My latest screenplay is about a mixed race girl who is separated from her brother by a stepmother who can't see past her own racial bias. While I didn't dwell too much on my inspiration for the story, the core is autobiographical. I have a that brother I have not seen since he was four years old.
The similarity ends there.
An old post by Jennifer Weiner has me wondering about my motives for writing this most recent screenplay. Weiner says publishers have a running gag about what sells and the joke says that all they gotta do is pick out an unhappy child and come back 20 years later and ask "where's the book?". She discusses in this article how pained childhoods, troubled love lifes, agents, discipline, employment and education affect the life of the writer. Then she says what we already know. A writer must write the story in his head, not what he thinks will sell.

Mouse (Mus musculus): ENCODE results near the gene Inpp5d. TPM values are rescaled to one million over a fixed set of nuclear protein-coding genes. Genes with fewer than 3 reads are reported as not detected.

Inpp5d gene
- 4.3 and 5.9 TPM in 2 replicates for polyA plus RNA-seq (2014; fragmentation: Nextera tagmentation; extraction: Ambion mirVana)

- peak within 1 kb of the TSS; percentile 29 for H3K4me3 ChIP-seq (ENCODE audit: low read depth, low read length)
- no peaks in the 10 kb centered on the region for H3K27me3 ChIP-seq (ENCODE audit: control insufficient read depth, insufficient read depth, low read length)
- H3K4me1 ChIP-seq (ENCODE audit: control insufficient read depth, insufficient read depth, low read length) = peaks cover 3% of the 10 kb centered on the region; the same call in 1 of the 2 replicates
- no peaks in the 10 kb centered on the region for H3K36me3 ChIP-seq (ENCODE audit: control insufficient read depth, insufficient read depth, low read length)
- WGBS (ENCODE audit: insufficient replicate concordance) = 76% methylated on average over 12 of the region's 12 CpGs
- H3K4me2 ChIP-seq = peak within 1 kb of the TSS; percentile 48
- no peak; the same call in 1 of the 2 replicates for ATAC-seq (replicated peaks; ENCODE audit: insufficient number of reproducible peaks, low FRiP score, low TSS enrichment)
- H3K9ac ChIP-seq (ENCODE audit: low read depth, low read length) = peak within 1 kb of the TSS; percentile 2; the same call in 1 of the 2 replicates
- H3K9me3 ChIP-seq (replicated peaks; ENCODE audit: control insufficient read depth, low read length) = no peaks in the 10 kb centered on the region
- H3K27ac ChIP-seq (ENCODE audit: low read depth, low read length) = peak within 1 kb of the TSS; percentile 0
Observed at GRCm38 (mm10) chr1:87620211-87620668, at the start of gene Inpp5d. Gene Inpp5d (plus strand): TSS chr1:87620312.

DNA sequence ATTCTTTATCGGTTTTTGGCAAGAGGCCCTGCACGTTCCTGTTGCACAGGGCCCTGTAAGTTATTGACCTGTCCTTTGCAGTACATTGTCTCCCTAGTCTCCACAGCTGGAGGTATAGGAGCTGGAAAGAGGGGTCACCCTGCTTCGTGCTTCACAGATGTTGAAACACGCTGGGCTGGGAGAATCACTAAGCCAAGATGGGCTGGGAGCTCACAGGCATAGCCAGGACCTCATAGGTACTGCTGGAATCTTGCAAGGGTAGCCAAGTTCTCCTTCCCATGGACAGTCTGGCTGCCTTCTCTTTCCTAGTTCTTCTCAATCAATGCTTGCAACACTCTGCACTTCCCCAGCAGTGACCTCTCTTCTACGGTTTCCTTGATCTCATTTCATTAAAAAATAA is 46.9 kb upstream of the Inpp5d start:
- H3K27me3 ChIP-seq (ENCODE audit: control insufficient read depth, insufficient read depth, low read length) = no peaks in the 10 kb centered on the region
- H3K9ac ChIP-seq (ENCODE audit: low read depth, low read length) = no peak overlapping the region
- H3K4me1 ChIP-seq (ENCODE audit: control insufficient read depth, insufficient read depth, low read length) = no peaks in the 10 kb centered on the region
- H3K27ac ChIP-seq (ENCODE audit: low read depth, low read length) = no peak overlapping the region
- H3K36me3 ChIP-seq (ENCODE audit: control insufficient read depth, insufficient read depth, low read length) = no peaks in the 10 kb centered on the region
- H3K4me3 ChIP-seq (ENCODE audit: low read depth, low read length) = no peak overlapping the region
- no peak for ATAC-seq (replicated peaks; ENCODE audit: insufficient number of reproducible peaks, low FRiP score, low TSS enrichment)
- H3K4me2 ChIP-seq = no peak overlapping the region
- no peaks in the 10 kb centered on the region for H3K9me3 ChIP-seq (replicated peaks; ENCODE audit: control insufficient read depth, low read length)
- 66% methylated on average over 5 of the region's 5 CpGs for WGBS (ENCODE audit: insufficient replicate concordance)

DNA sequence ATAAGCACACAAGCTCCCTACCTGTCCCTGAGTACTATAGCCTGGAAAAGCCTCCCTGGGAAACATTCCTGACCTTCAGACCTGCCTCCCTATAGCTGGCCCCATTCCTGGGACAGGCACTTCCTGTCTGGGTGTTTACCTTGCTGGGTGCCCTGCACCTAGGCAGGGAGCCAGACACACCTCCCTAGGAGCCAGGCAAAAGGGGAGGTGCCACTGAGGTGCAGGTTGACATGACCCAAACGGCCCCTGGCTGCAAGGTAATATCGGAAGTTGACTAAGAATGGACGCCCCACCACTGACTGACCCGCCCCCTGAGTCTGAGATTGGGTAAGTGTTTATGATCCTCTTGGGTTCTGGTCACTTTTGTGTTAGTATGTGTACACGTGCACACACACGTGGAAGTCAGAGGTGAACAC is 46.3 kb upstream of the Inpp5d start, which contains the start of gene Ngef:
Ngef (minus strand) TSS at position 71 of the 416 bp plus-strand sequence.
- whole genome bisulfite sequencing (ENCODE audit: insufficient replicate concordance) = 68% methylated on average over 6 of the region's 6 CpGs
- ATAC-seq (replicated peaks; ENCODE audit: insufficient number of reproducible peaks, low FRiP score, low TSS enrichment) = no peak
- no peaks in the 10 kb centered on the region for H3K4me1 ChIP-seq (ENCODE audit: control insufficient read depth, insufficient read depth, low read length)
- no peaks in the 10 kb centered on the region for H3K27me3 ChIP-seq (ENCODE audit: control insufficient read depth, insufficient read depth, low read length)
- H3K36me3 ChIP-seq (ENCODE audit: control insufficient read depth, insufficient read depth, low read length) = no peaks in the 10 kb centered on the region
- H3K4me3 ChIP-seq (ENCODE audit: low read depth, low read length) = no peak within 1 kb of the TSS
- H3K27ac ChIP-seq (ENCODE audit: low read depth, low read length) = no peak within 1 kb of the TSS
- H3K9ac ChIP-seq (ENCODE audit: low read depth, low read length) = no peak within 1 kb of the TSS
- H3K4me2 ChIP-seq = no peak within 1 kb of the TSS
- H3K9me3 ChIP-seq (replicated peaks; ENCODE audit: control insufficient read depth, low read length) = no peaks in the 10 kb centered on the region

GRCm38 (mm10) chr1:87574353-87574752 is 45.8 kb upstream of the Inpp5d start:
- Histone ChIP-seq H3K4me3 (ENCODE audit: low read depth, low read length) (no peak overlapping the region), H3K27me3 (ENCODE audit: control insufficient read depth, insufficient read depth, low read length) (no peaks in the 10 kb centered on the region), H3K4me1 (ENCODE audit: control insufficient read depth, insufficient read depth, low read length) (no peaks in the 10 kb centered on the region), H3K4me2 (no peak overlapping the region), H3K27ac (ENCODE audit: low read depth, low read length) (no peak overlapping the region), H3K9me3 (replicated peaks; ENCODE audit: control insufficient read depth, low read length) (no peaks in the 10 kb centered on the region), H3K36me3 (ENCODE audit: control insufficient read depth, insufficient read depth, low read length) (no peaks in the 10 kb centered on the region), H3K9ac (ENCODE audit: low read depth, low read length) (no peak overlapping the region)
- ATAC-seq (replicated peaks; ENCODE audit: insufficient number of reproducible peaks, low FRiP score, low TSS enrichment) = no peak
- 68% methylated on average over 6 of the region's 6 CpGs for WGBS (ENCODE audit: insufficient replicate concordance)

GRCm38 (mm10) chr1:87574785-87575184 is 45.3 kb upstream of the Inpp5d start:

Everything we say, everything we do, and everything we think is a product of accumulated knowledge which is formed, in part, by personal experience. That means authors leave their DNA in all of their stories one way or another, do they not? So, I don't think it matters whether I wrote this most recent story because I wanted to take a childhood lump of clay and sculpt it into a gleaming porcelain teapot as long as (1) it's the story in my head and (2) it's a damned good story.